Prototyping a Laser Spectroscope

Materials are usually classified according to their physical and chemical properties. New technologies today are making the identification of materials increasingly simple, fast and reliable. Building on our earlier research in using spectroscopy and the physics of light to visually differentiate materials, we are now ready to ask: Can we make a laser-induced breakdown spectrometer, locally in Ghana?

Two physics teaching assistants from the University of Ghana signed on with AMP team to help us find out: Nutifafa Y. Doumon (who already participated in #ampqamp), with an MSc degree in Nanoscience from University of Groningen, in the Netherlands and Rodney Abugre, who recently graduated with an MPhil in Physics from University of Ghana.

Test experiment for material surface excitation with an incandescent light
Test experiment for material surface excitation with an incandescent light

We first reviewed existing technologies and later performed our own experiments. Materials were sourced from Agbogbloshie, since the device will be used to test scrap metal from that location.

The goal for our first three experiments was to investigate the laser excitation process of the material surfaces. Apparatus include: Laser light source, converging lens, sample holder and timer. In the laser excitation process we expect the electromagnetic energy of the laser light to be transformed into thermal energy inside the metal and this based on the amount of energy absorbed by the metal. In our experiment we tested this principle using red laser of power 1 mW & < 5 mW, and an incandescent light of power 100 W. From the test experiments, we conclude that due to low power output of the laser light available, we cannot obtain the desirable results from the experiment (See pre-lab here).

Test setup to study laser interaction with material's surface
Test setup to study laser interaction with material’s surface

The next step was to set up and calibrate the complete optical path with components such as, prism, diffraction grating,  laser source, lens, filters mirrors and a camera. In this optical system, our major need is to find a laser with high enough power output to help us obtain the correct spectrum through excitation process.

We will use this system to record the spectrum for the different materials, analyze them using MatLab software and compare results to literature.  In the latter stages, the Agbogbloshie community will be engaged in a workshop on spectroscopy.

The setup for laser alignment [top view]
The setup for laser alignment [top view]
The setup for laser alignment [view from laser source]
The setup for laser alignment [view from laser source]

STEAM workshop


For the past few months, the AMP team has engaged e-waste workers within Agbogbloshie. This time, on Saturday the 26th of April, the team organized its latest workshop intended to initiate the conversation with the STEAM world, who form a critical part of the AMP platform. Eventually, these professionals will come together with the e-waste workers and makers in Agbogbloshie to form the AMP makers collective. The knowledge that these professionals bring to the Agbogbloshie site will be useful for achieving AMP targets such as empowering makers to handle e-waste according to best practices and enabling makers to upcycle e-waste into value-added products.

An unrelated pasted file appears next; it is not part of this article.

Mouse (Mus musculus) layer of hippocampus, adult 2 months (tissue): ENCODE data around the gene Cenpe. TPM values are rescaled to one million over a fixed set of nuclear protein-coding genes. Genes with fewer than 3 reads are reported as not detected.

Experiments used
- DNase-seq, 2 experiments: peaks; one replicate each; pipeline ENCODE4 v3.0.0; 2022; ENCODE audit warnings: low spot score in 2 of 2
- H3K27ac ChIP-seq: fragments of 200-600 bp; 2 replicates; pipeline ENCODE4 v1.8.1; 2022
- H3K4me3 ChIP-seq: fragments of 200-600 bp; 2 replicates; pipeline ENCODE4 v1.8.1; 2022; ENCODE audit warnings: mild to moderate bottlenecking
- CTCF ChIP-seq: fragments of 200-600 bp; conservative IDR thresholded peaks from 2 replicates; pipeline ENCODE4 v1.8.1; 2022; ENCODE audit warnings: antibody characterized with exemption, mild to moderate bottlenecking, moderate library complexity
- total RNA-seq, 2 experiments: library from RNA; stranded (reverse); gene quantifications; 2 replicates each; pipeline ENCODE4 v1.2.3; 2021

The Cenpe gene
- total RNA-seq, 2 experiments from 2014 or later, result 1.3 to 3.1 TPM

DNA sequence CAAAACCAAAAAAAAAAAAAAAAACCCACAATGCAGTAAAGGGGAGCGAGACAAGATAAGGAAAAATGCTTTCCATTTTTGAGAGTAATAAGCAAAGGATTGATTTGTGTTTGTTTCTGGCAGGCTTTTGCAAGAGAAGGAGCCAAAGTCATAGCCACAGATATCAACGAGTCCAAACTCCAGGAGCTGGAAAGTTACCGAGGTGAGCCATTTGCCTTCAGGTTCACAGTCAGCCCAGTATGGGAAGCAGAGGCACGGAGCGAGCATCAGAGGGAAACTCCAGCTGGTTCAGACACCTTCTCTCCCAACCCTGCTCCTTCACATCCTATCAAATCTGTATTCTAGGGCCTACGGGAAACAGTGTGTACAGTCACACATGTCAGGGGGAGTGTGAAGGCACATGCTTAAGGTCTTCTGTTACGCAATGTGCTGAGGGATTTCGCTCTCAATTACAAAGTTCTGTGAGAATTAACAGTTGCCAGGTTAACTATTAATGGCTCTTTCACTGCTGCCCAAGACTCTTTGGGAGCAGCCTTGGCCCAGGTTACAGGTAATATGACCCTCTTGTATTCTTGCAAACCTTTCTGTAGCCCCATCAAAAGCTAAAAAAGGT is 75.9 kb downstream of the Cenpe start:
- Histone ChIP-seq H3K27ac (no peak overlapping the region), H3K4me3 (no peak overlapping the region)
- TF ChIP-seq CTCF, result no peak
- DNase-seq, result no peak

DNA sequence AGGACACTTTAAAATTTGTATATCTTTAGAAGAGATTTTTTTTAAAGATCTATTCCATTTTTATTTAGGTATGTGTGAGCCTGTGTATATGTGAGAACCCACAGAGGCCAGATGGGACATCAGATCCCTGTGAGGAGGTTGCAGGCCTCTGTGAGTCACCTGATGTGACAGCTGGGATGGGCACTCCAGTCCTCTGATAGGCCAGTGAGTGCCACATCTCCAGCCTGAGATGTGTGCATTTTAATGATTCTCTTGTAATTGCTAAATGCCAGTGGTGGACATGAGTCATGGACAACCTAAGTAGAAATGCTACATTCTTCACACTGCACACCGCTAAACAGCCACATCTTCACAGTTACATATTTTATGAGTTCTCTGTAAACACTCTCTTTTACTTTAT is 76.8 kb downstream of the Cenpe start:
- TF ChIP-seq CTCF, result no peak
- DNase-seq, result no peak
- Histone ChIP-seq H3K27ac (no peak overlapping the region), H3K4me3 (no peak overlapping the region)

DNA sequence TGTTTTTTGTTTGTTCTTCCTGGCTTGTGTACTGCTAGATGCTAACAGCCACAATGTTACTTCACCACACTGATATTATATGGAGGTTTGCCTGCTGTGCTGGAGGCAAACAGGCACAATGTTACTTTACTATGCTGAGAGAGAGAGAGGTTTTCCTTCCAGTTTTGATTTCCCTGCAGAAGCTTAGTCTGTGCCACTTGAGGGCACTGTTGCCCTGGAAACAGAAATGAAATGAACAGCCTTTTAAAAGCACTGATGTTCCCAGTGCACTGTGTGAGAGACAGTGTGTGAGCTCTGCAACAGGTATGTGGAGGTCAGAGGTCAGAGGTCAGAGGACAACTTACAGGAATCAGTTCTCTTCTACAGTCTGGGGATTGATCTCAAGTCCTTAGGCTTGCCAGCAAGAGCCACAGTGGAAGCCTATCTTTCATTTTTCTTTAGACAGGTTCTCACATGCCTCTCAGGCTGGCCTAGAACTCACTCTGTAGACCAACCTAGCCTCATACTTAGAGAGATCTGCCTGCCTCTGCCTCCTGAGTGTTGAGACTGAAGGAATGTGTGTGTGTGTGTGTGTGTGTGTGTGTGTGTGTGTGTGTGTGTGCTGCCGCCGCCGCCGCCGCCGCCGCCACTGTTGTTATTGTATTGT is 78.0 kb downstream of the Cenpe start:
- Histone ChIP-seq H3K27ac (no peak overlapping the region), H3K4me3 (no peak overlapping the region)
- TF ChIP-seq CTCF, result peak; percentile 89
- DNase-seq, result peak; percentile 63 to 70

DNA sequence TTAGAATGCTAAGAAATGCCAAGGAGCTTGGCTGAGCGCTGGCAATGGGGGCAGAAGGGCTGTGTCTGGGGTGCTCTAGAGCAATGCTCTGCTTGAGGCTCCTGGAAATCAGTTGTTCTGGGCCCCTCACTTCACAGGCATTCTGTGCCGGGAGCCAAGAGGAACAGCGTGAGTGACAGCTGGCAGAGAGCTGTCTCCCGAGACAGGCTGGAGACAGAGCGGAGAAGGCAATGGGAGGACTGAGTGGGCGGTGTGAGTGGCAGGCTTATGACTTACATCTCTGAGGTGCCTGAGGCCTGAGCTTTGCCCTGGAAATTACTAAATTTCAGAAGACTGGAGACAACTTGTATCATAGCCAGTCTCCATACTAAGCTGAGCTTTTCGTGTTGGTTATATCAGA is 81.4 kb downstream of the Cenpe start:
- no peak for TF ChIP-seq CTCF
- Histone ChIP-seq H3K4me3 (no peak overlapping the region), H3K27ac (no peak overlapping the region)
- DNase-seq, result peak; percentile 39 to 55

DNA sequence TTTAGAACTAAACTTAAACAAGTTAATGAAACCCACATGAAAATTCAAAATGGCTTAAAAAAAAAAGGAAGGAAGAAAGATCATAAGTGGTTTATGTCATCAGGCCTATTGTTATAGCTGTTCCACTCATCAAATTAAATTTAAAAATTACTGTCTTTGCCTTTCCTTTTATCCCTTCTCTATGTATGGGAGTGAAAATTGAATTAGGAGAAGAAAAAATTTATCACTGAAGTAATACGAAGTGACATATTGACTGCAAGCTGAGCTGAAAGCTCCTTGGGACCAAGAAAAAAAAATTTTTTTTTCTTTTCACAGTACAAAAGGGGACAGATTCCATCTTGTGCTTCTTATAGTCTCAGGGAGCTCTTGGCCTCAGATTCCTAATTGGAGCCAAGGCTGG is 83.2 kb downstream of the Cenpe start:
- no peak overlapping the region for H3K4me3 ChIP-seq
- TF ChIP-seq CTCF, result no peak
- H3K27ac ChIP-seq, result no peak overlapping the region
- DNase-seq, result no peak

The agenda was to:

  • Introduce AMP to the STEAM world, and invite them to apply for summer internships.
  • Engage students in hands-on projects that involved building a paper spectroscope, dis-assembly of a microwave oven, a printer and a fan.

The workshop took place at the lower lecture hall of the Physics department in the University of Ghana, Legon. Students from the host physics department, as well as chemistry, computer science and psychology students attended. There were also students from the architecture department of the Central University College. In all, there were 50 participants.

The workshop started with an introduction of the AMP team, followed by an interactive session, during which members of the AMP team engaged in conversation with the students.

After the interaction and lecture, participants were divided into four groups and made to work on the various projects. Each team documented the brand, the year of manufacture, and all other information they considered relevant. They were required to state to the best of their knowledge, which components were in the equipment and to what other uses these could be put.

We discovered that students from the physics department in particular had a fundamental awareness of the nature and uses of parts, as well as how these contributed to the total functioning of the equipment. After this session each team presented its findings to the larger group of participants.

Upon the completion of the workshop, participants by way of evaluation, passed on comments such as:

The program was insightful and inspirational. I am very happy I came and met other brilliant students and how they agitated minds to think critically. A great experience that will stay with me a long time.

A successful workshop in my opinion. I learned a lot and I am happy to know that such great ideas are being implemented. As I leave, my mind is racing through ways I can contribute to this positive revolution.

See photos on Flickr : STEAM Photos


Spectrascope test model
Spectrascope test model